Everyone loves small business these days:
Both sides of the political aisle are looking for ways to foster growth and entrepreneurial drive;
The 'buy local" movement has gained traction across the country;
Isn't it nice to be smothered with love? Small business big-brotherhood is better than a Tiger Mom, I suppose, but will these grasstop, macro efforts impact the "mom-and-pop" operations that make up most of the employment base of this country?
Color me doubtful. For a very simple reason: We think too big. We are a nation of ideas. Ideas are not in short-supply; they are like opinions -- everyone has one, at the very least. Big honking ideas. And, sadly, big ideas are a dime-a-dozen.
Small business owners certainly don't lack ideas, or the optimism, desire or drive to improve their business. What they lack are the resources to get their ideas out of their heads and into play in their operations. They lack the nuts and bolts process to put them into practice. And they lack the ability to focus on fewer, rather than more, things. (Funding plays a part, of course, but that's the subject for another post.)
How does one decide which ideas are worth pursuing and which are non-starters? How does a business owner decide what his/her priorities should be?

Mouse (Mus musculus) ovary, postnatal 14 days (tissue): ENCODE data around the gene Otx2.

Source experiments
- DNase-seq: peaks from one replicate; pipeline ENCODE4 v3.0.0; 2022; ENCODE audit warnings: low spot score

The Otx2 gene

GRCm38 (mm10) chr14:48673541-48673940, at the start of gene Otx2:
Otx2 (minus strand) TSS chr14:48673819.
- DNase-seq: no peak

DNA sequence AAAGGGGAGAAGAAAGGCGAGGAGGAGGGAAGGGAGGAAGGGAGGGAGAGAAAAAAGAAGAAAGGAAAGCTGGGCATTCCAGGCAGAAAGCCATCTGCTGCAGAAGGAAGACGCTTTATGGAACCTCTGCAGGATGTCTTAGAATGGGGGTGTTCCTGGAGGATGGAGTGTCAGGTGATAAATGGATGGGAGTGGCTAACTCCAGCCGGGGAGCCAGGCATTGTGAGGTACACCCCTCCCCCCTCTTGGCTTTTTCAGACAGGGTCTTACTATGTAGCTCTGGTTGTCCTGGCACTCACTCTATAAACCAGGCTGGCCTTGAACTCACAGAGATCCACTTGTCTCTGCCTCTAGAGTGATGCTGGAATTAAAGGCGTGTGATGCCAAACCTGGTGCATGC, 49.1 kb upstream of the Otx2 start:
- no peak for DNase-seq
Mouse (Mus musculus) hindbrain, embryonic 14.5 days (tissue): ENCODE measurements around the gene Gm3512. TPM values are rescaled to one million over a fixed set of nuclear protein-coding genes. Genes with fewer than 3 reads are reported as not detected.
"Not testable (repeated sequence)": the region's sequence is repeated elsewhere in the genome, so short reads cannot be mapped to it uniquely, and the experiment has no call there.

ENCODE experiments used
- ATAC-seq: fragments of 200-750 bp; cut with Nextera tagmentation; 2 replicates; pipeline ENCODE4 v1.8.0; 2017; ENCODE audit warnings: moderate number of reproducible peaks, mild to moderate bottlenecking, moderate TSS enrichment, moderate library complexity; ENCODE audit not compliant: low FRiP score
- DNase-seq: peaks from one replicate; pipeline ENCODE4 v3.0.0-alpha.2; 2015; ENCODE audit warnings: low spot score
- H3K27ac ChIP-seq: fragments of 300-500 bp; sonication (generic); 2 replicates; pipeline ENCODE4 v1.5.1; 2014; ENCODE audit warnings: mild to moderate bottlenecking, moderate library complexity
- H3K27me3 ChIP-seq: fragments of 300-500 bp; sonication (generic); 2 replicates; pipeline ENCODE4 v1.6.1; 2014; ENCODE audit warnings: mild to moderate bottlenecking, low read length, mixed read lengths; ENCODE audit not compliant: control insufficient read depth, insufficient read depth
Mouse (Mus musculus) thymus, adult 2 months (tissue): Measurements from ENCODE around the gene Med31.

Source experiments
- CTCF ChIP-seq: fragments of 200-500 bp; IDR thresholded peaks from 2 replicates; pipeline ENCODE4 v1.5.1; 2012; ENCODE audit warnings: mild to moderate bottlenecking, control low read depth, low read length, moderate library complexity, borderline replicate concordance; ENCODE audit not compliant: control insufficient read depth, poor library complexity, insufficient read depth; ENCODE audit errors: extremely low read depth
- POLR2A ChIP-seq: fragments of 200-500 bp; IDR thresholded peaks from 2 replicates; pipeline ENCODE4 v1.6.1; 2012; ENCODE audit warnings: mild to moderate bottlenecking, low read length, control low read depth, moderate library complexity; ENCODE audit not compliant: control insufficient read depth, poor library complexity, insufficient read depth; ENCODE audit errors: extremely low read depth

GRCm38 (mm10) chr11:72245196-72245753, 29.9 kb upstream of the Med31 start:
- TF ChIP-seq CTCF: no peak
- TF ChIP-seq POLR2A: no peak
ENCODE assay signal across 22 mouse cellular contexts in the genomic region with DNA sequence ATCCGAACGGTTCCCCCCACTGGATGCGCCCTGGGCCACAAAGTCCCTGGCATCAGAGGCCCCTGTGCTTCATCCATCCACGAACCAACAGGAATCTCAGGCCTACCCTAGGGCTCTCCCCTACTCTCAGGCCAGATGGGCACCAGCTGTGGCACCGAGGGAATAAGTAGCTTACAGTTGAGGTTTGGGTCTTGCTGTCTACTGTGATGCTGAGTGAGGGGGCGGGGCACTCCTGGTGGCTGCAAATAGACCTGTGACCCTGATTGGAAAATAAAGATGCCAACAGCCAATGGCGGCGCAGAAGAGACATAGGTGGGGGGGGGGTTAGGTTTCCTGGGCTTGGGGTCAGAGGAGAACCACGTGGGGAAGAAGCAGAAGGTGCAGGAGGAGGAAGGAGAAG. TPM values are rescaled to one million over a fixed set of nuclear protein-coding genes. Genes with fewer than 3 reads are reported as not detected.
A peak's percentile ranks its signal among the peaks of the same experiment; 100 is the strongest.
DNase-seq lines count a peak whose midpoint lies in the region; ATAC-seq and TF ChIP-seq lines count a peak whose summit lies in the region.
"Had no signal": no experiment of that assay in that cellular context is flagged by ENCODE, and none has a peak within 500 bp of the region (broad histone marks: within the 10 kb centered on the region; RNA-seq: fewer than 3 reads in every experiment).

Let's get small:
Start with one clean sheet of paper.
Ask yourself, "what is the one factor that is most critical to the success of my business in the next 12 months, that I can directly control?" Write down the answer.
Ask yourself, "What are the 3-5 actions I need to take to achieve that goal?" Write down the answer.
Ask yourself, "What do I do that does not contribute to achieving that goal?" Write down the answer. (This may be the longest answer by far.)
Ask yourself: "Who can I bounce my ideas and plans off of?" Write down the answer.
You may find that this simple exercise helps you focus your thinking on your true priorities, eliminating the unproductive tasks that distract you from putting our ideas into action, and identifying the resources that you must add to succeed.
The devil, as they say, is in the details.